Morris hops about in his narrative and this book is full of unexpected information such as the development of modern theatre from passion plays and religious games, his lengthy discussion of Major Allen and the development of aerial photography, archaeology’s role in the conservation movement, and how investigations of battlefield archaeology have not only changed how we understand events such as the English Civil War but have also rehabilitated of metal detectorists into mainstream archaeology. His unpicking of the myth of England as an Anglo-Saxon creation leads to a chapter about deserted villages (Tall Nettles) and another on the amazing discoveries at the supposedly Anglo-Saxon village of West Heslerton (Becoming English). In turn these chapters are used to develop his contention that we need to think carefully about the words we use and our own preconceptions, he asks what do we mean by ‘village’? By ‘English’? Why are the Neolithic clearances and settlements not given the same weight as later land use? Why do we see a deserted village as a failed enterprise? He also – as I understand it – suggests that rather than classifying settlements by period, ‘Roman villas’ or ‘medieval villages’, we should look at the places where they occur ‘it may be that the underlying characteristics have as much or more to do with place as with time’ (Morris 2013: 206).
All of these points are used to support his contention that archaeologists and historians still prefer the easy answers of a singular account rather than the complex fluidity revealed by excavation. And this is another positive, Morris is an opinionated and impassioned archaeologist, his irritation with the narrowness of school curriculum history, of lazy thinking historians, of archaeologists who don’t look outside the trench or their own limited interests, comes through very clearly and makes for an invigorating read.
I’m not so sure about his placing of himself and his life in the narrative, it’s an intriguing approach and there are chapters where this works very well, particularly chapters 1 and 9 (Heartland and A Company of Saints) which deal with his family and involvement in archaeology and the consecration of the church where his father was the vicar. But there are places where this inclusion feels clunky and strained chapters 6, 13 and 14 (Notes from a Dark Wood, Nickel Plate and Brummagen, and Cousin Jack). It is, as many phenomenologists have discovered, a delicate trick to get the balance right and while Morris should be applauded for the attempt I’m not convinced it entirely works.
The book does occasionally feel like it’s been written for effect rather than for ease of reading, because it covers so many areas and so many subjects it is easy to lose track of where he’s been and where he’s going with his argument. And again, some of the connections feel strained, particularly the Epilogue which I’ve now read several times and still feel I’m missing the point. Perhaps everything doesn’t connect after all?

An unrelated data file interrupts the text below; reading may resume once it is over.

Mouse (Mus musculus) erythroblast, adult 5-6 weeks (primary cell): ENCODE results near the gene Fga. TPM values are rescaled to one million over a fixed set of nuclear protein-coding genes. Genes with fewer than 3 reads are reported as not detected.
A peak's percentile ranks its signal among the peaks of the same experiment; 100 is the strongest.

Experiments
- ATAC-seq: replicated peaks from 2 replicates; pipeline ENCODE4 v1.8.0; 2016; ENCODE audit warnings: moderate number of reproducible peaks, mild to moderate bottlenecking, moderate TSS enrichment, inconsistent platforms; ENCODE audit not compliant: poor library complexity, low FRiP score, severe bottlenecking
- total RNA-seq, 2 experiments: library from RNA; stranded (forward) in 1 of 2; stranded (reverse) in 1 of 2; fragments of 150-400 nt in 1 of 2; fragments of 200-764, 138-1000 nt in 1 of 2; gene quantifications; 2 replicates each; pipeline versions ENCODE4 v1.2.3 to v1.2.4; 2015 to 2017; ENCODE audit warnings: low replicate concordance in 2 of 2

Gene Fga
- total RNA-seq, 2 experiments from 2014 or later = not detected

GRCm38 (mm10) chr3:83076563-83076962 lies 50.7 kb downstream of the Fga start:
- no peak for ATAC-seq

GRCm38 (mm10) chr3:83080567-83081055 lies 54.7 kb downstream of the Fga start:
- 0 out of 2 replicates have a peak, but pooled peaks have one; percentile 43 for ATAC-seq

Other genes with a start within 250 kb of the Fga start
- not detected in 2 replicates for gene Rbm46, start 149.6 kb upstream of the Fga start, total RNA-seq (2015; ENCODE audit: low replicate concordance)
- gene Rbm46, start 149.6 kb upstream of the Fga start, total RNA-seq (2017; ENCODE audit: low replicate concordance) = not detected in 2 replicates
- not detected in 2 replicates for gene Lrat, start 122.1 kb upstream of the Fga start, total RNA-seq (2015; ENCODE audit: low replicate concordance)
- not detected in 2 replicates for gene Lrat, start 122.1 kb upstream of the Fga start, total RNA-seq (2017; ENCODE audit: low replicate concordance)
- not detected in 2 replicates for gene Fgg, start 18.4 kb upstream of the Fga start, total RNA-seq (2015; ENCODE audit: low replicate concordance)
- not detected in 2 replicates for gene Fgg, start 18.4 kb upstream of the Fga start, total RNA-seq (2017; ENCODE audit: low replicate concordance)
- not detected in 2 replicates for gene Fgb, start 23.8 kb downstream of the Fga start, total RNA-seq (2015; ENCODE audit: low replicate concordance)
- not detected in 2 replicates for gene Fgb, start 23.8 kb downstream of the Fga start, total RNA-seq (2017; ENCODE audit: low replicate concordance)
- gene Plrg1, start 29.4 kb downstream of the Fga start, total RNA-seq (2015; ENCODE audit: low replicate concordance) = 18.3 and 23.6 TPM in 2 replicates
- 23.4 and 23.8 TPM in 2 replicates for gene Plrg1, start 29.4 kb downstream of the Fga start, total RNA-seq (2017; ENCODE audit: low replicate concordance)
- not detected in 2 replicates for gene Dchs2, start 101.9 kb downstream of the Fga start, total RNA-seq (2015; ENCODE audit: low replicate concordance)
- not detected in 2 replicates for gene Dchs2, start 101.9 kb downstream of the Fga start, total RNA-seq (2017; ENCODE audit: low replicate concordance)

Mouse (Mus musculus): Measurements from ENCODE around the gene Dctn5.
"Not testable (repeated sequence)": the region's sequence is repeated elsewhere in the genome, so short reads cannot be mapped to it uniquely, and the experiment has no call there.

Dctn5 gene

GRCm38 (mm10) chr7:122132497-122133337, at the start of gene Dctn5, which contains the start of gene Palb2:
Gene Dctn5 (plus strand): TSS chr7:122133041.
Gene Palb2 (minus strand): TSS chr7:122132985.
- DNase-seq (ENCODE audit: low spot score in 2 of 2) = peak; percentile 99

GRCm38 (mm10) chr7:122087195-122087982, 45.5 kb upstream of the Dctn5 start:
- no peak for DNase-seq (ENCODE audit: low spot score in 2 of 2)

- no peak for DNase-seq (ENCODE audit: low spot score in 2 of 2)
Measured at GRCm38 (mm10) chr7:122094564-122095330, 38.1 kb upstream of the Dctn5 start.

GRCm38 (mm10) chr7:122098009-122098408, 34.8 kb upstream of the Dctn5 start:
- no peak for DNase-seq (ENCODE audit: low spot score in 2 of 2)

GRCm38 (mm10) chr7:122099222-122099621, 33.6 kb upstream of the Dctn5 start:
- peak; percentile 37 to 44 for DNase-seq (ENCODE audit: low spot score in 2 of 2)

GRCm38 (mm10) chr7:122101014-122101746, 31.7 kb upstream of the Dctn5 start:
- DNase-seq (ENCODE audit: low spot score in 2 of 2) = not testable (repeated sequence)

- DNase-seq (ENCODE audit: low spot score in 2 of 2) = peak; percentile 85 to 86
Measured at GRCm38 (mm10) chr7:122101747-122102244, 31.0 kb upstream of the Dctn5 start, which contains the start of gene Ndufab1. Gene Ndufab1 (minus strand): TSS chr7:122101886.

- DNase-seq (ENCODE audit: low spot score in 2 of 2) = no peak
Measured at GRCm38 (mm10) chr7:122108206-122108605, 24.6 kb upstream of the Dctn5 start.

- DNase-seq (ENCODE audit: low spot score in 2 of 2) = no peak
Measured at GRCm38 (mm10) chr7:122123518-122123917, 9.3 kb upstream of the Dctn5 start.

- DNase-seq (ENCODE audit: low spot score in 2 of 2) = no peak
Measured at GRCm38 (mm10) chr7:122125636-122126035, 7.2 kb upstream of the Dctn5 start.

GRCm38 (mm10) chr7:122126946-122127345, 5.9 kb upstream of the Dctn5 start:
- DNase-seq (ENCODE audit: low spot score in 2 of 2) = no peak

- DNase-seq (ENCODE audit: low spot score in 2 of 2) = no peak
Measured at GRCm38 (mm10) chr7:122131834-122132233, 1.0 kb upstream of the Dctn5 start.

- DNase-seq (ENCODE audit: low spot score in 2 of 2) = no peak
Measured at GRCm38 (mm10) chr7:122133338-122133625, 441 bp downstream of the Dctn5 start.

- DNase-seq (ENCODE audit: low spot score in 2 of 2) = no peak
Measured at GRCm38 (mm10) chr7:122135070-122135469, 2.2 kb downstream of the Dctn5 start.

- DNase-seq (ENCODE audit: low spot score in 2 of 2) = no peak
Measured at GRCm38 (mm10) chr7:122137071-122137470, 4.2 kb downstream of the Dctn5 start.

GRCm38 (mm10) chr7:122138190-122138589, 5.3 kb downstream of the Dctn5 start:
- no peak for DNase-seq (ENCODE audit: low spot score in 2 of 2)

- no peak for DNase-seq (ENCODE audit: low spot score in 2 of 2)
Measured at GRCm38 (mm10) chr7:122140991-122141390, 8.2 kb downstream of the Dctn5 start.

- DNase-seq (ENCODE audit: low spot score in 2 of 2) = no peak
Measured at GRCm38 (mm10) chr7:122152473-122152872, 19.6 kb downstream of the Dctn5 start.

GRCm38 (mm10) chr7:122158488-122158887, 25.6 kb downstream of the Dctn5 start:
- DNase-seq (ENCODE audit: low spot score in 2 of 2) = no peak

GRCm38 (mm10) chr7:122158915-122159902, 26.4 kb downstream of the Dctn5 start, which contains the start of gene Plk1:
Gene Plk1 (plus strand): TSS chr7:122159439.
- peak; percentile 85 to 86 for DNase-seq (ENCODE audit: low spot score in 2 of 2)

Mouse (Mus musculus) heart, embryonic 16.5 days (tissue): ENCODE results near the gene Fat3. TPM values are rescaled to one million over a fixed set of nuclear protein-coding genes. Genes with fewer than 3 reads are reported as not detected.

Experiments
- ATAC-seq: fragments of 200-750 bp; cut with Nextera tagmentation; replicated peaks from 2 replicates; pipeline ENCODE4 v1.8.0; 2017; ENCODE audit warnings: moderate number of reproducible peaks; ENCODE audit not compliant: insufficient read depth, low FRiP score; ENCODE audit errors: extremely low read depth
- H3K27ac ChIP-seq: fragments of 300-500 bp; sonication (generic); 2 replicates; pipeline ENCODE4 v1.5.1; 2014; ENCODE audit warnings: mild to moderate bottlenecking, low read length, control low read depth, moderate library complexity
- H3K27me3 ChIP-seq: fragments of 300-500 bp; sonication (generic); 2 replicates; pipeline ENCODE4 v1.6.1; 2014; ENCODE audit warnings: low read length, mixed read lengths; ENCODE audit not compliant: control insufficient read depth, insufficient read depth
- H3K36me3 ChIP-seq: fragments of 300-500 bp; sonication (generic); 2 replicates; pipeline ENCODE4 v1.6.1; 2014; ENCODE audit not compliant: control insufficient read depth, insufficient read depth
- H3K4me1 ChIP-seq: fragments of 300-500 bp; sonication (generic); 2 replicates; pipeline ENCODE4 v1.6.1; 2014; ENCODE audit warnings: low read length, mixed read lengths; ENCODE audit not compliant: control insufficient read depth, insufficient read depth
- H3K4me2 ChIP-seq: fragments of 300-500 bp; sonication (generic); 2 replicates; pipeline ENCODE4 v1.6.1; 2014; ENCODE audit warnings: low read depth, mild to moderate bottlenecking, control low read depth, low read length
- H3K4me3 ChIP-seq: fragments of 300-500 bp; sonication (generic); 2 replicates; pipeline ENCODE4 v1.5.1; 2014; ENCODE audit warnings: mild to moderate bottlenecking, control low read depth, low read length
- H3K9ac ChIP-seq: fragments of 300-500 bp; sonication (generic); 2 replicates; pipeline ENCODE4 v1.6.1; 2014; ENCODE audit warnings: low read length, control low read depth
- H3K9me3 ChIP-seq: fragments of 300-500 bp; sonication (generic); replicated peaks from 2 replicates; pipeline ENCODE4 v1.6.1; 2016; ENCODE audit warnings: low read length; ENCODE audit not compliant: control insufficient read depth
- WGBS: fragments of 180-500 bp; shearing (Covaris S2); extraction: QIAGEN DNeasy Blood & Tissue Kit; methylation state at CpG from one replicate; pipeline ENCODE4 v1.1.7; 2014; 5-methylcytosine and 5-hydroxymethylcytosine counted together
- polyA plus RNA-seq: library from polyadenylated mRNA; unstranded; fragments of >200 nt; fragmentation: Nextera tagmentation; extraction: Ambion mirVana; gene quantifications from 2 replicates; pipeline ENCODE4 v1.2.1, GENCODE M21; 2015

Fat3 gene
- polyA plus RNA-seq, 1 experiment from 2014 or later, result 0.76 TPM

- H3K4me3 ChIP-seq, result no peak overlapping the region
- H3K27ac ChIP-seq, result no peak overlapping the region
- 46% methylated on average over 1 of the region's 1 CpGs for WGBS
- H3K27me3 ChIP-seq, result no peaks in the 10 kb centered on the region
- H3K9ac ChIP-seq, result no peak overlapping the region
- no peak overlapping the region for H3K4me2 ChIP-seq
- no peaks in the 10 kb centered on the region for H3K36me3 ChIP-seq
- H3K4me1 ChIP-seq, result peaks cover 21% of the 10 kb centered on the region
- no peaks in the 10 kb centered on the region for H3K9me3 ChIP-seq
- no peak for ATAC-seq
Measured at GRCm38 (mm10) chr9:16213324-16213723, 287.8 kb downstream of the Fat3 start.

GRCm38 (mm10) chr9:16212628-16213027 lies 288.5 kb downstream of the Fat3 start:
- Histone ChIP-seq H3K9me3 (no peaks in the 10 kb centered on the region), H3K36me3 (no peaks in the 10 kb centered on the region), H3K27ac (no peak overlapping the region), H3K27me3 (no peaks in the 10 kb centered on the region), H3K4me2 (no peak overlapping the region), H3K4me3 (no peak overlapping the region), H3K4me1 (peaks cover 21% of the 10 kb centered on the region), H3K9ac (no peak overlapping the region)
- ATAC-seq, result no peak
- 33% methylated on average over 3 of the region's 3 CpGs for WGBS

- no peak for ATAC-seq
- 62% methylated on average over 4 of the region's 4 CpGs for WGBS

Some of the explanations Morris suggests are unconvincing, he argues Danish 20th century archaeologists were interested in daily life and economy because they were a nation of small farmers, in contrast British archaeologists emphasised conquest and colonisation because of their colonial interests. It’s a nice idea, but the Danes had and still have colonial interests and many Brits still farmers. It also overlooks Childe, Clark and all the other early 20th century archaeologists writing about the effect of environment on settlement and economy.
While Morris largely avoids the grand narratives of other popular histories there is a lot here that we’ve heard before – the Gothic swooning over ruins giving rise to the Romantic movement and interest in archaeology. The importance of Lyell, Darwin and Hutton to the development of archaeology – I’m not arguing Lyell and Darwin were unimportant but does it really need to be repeated in such uncritical detail? And, having read Time’s Arrow, Time’s Cycle I no longer believe anyone has actually read Hutton’s work. Morris also celebrates Pitt Rivers and Wheeler for their contributions to fieldwork, but, while these two undeniably changed fieldwork practice, again there is no critique. Wheeler and Pitt Rivers are accepted on their own estimation and praised for their diligence, for always being on site, for keeping all the artefacts recovered, for their recording and publication record. Surely we all now know that this is a myth? Likewise his praise of Bersu’s work at Woodbury is undermined by his ignorance of 1940s understandings of prehistory. These may seem like minor points but Morris’ stated intention is to unpick such myths and repetition of received truths makes our job so much harder.
I do have some minor, personal, gripes with Morris’ work – surely his belief that the majority of archaeologists are unaware of the importance of landscape and multi-period archaeology is out of date? A quick look at recent archaeology publications or around the internet shows that the much of the work now being done is landscaped based. Also, I found the poetry selection tedious rather than enlightening, I appreciate that he studied English at university but as the daughter of English teachers I have limited tolerance for highbrow literature – as I guess I’ve already reveled at the beginning of this review! And, I found his referring to the different forms of Homo sapiens as ‘Old Ones’ and ‘New Ones’ as irritating as fingernails dragging down a blackboard. I see why he’s avoiding categories, but surely he could have found less whimsical terms?
Rather than end on that grumpy note, I will reiterate that this is an interesting take on the history of archaeology. Go and read it and tell me what you think.
Have a great weekend
In the continuing series of thoughts about art and archaeology HARN member Helen Wickstead has been in touch. Unlike my vague bletherings Helen has written a brilliant article Dora Emerson Chapman, painter and archaeologist which you can read here – Public Catalogue Foundation Newsletter.
Helen’s email reminded me that HARN member Nathan Schlanger sent this notification about Issue 5 of the Cahiers de l’Ecole du Louvre (October 2014). The issue is dedicated to the theme of “L’Archéologie en construction: objets, images, dispositions”. The French texts are accompanied by English abstracts.
Hopefully I’ll be back tomorrow with a book review but it’s half term here and Halloween so I may be too busy carving pumpkins, dressing up and eating all the sweets my children have charmed from my neighbours.